What you can learn about writing from yoga

yoga-writing

Life is crazy, the to-do list is never ending, and there’s always something more to add to it. As far as I know, there’s no getting around that, it’s just part of being an adult. Having a passion for something, and wanting to pursue it doesn’t necessarily mean you’ll get it done. There’s really only one way to become a novelist, and that’s to write novels. Whenever and wherever you can.

I’m not an advocate for writing every day. It does no good to compare yourself to someone else’s ideal, and then berate yourself for not living up to their standards. Find your balance, find what you can do and fit into your life, and do that.

In October, I started taking yoga. I’d been thinking about it for years, but always put it off as too expensive, too scary, as something I wasn’t fit enough to do. Knowing myself, practicing at home isn’t going to happen. I’ve tried. There’s always something I need to be doing while I’m at home. If I don’t sign up for a class, then it’s not going to happen. I’m too afraid of just showing up unexpected to a drop-in class. So, I signed up for a beginner series. Then I signed up for three more one after another.

I’ve only taken beginner classes so far, but I already feel stronger and more secure in my body-image. I haven’t changed at all, but my mindset has. And that’s given me a little inspiration as far as my writing is concerned. When starting out in yoga, you will not be able to get fully into all of the poses. Some of them are simply out of reach, and you may not ever really get there. Your body’s structure, might just not be set up to accomplish that.

And that’s fine.

My yoga instructor has said that yoga is a journey, and your yoga practice is the path of that journey. The ideal of the poses, is the goal. If you can’t fold that far forward in humble warrior, that’s fine. You may find that over time, with practice, you can fold further. If not, visualizing the goal and striving to achieve it, even if you’re not actually moving forward yet, brings it’s own strength.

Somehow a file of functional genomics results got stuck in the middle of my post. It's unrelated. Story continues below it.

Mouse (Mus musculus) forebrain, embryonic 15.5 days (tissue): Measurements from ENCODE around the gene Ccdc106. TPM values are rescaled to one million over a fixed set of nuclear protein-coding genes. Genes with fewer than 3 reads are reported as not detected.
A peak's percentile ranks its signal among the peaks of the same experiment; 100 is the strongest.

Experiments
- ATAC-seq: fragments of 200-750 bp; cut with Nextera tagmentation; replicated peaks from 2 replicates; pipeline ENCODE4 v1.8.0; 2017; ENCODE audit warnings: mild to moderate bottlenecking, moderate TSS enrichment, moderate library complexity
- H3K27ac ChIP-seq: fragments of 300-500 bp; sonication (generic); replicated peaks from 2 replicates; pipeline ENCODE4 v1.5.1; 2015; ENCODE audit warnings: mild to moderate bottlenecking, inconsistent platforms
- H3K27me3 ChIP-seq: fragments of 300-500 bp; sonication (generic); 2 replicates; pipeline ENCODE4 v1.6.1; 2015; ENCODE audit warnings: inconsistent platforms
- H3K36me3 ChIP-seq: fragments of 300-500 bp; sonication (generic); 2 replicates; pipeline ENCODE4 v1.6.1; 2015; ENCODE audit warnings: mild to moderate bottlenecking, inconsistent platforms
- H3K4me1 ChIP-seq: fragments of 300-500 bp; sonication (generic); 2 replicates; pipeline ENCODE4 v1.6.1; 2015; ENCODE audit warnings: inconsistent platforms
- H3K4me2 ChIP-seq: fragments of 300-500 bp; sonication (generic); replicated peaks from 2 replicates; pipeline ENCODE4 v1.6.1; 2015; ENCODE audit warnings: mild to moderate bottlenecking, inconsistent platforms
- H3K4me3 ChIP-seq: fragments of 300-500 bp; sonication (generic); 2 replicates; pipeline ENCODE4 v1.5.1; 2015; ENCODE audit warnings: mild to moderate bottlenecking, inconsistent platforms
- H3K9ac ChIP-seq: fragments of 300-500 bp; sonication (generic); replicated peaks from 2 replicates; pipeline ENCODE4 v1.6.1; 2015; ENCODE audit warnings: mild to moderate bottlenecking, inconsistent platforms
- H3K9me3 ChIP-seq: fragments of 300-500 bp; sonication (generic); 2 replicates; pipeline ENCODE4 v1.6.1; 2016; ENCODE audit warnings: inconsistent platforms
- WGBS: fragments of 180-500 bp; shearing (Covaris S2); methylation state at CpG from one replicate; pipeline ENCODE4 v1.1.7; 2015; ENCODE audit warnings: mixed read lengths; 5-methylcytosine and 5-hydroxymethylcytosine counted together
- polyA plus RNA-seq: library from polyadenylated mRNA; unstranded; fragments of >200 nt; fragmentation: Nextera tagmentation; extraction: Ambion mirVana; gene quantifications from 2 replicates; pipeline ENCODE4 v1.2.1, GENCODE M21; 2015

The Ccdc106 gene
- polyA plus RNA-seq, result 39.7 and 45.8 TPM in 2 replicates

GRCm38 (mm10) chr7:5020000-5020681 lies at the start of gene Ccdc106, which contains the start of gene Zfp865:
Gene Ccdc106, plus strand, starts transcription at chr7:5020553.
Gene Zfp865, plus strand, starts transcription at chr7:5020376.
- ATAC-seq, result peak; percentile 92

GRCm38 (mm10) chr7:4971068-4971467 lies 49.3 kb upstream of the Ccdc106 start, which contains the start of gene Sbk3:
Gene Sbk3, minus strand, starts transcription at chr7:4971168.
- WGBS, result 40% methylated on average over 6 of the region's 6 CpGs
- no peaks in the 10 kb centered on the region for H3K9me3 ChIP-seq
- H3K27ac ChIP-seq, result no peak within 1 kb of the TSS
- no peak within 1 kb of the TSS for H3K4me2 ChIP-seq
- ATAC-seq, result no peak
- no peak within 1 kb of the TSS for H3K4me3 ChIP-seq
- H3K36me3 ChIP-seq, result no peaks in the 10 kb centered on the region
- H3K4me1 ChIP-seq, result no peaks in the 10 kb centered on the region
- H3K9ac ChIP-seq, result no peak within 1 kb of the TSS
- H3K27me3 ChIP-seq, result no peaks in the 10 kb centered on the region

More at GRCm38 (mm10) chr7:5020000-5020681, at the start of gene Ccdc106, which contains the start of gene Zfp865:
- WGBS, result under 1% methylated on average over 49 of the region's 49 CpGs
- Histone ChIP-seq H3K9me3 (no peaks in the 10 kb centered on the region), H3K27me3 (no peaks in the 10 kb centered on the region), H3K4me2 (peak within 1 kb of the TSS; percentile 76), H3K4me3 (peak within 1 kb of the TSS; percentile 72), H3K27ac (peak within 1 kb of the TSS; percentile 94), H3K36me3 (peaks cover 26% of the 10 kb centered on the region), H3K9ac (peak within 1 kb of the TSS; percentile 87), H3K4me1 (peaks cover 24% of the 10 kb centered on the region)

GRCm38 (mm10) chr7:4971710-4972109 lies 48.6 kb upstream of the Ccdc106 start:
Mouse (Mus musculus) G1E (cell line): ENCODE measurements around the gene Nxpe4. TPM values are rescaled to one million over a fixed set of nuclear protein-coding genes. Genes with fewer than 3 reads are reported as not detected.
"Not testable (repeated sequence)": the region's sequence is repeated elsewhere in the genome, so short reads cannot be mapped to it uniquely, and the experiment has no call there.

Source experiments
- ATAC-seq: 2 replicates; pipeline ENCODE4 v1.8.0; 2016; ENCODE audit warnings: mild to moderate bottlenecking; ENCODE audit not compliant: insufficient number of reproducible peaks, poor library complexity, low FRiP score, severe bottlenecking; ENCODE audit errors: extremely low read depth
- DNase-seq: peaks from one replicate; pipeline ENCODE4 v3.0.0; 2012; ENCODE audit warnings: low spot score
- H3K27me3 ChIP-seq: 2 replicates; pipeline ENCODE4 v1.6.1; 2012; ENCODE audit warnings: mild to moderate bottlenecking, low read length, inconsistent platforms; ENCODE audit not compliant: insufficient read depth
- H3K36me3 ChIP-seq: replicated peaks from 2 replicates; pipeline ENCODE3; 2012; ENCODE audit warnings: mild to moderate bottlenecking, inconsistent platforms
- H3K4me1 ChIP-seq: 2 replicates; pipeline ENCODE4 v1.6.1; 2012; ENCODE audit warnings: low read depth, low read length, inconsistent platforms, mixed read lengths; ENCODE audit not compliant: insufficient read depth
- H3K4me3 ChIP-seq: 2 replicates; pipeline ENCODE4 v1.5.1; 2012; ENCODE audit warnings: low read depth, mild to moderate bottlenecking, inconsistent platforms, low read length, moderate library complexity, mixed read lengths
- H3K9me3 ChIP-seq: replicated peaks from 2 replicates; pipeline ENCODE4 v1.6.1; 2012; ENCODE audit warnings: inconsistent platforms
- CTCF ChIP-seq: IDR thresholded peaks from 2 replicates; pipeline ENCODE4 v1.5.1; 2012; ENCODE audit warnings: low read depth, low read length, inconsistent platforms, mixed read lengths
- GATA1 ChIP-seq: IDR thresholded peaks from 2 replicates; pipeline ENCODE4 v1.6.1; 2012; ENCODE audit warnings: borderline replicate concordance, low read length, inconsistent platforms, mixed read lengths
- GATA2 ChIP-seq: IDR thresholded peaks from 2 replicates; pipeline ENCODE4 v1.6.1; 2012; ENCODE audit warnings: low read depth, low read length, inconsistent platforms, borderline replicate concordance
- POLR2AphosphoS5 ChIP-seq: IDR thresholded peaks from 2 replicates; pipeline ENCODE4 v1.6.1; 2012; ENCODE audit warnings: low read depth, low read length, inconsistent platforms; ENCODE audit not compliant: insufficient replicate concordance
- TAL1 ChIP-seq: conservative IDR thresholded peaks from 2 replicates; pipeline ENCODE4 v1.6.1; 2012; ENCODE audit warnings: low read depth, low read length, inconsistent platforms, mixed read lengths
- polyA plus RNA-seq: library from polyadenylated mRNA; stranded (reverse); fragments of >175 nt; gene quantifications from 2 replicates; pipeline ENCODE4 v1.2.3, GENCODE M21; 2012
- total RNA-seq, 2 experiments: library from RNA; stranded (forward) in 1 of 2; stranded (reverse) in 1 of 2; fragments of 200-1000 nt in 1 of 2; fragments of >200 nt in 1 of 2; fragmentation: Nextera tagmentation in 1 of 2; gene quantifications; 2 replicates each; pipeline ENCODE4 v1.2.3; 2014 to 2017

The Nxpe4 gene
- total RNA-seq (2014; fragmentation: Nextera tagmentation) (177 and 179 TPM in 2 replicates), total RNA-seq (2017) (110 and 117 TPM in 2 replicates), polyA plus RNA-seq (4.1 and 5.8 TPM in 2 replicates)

To me, it sets up your mind to accept that you can.

You may not be able to yet, but you’re not ruling out the possibility. And that’s important.

It’s the same with writing. You may not be a best selling novelist, but don’t sell yourself short or set yourself up for failure by giving up that goal before you get started. You might fall over in walking tree pose, but there could be a day where you don’t. You might go a month without writing, but even if you only write once a month, eventually you will finish a draft. Then you’ll finish another draft, or twelve. You’ll find your groove, what works for your life, your goals, and you’ll do that. Whether it measures up to some arbitrary standard or not, doesn’t matter. All that matters is that you what’s right for you, there’s strength in that.

Bullet Journaling, sorta

I’ve seen a few posts from a friend lately about bullet journaling. Then as I was tackling the idea of what to do next as far as my KonMari project is concerned, it inevitably left me going through all the things around the house I want to change.

Which is admittedly, a lot. Not just fixing broken things, but updating and basically a full house renovation.

Unfortunately we have nearly $0 to tackle any of that stuff.

But, things kept going round and round in my head, so I got out a notebook and started writing.

bullet house journal

It’s not fancy, it’s not pretty. I’m impressed it’s legible to be honest.